I may be missing something, but I am afraid I fail to follow the logic of your reasoning.
Aug. 18, 2016
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I feel rather confident that a large amount of readers here are familiar with the Bermuda Bowl, the Venice Cup, the Spingold, Vanderbilt and Reisinger, know quite a lot about these competitions, watch them online and follow the results.

Since 2011 bridge has participated in the SportAccord World Mind Games with 4 teams in the men’s competition and 4 teams in the women’s competition. I also feel quite confident that a much smaller amount of readers here are familiar with this competition, know any details about it, watch it online (or by other means) and follow the results. Despite part of the stated three main objectives of these Games being “a worldwide TV coverage, and a large participation to the online tournament linked to the event” http://www.imsaworld.com/wp/wp-content/uploads/2012/01/Post-report-SAWMG.pdf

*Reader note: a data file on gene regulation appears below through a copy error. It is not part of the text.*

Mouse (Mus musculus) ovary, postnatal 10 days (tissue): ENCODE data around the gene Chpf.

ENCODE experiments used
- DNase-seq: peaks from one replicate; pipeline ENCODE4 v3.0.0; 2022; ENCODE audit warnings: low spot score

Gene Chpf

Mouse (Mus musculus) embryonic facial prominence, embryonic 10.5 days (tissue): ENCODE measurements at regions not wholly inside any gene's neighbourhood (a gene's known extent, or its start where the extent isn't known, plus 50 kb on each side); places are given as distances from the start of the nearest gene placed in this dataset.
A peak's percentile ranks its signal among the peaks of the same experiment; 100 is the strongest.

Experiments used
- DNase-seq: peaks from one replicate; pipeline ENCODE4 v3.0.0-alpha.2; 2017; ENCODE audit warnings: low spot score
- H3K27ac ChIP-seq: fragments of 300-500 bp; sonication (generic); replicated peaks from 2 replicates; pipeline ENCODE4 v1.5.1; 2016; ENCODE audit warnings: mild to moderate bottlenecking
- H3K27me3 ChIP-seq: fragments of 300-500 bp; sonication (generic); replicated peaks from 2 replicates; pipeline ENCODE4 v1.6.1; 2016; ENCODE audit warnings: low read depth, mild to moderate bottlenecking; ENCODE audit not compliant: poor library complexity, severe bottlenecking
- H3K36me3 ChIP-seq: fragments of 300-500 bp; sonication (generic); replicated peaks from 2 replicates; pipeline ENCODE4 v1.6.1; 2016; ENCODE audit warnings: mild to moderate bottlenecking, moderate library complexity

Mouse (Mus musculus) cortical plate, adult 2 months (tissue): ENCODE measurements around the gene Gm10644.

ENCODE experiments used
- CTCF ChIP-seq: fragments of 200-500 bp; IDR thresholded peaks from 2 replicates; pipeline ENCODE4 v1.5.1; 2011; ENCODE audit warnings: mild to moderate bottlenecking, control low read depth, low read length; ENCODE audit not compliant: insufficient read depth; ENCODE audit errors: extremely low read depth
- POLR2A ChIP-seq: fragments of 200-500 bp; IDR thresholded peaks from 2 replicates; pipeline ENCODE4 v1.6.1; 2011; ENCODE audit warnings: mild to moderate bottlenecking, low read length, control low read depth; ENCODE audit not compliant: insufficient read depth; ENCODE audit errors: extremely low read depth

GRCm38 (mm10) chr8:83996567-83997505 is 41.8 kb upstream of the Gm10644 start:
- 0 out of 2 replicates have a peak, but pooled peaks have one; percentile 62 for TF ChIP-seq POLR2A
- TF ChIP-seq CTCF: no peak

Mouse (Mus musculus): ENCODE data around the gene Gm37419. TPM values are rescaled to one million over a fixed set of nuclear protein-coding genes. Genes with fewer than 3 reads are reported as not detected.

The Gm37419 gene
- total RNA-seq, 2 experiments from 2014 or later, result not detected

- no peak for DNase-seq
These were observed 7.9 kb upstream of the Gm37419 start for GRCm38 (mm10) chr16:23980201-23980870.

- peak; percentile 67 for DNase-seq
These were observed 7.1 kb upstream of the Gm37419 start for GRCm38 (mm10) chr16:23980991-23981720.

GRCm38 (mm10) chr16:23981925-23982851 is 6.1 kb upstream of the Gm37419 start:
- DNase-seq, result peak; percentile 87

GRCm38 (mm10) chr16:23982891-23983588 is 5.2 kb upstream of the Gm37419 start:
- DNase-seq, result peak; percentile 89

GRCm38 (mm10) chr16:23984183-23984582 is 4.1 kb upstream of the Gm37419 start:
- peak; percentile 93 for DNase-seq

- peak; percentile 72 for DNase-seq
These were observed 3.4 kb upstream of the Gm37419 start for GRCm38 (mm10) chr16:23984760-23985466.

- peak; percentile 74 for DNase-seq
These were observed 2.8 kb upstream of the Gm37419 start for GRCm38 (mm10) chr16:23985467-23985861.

I could be wrong of course.
Aug. 18, 2016
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Donald, I am sure I speak for many when I say that we highly appreciate your contributions and insight. I understand that it is not easy and maybe even close to impossible for the players to achieve change in the WBF. But does that mean we shouldn’t even bother to try? That would not be the stuff winners are made of, and after all this site is called Bridgewinners.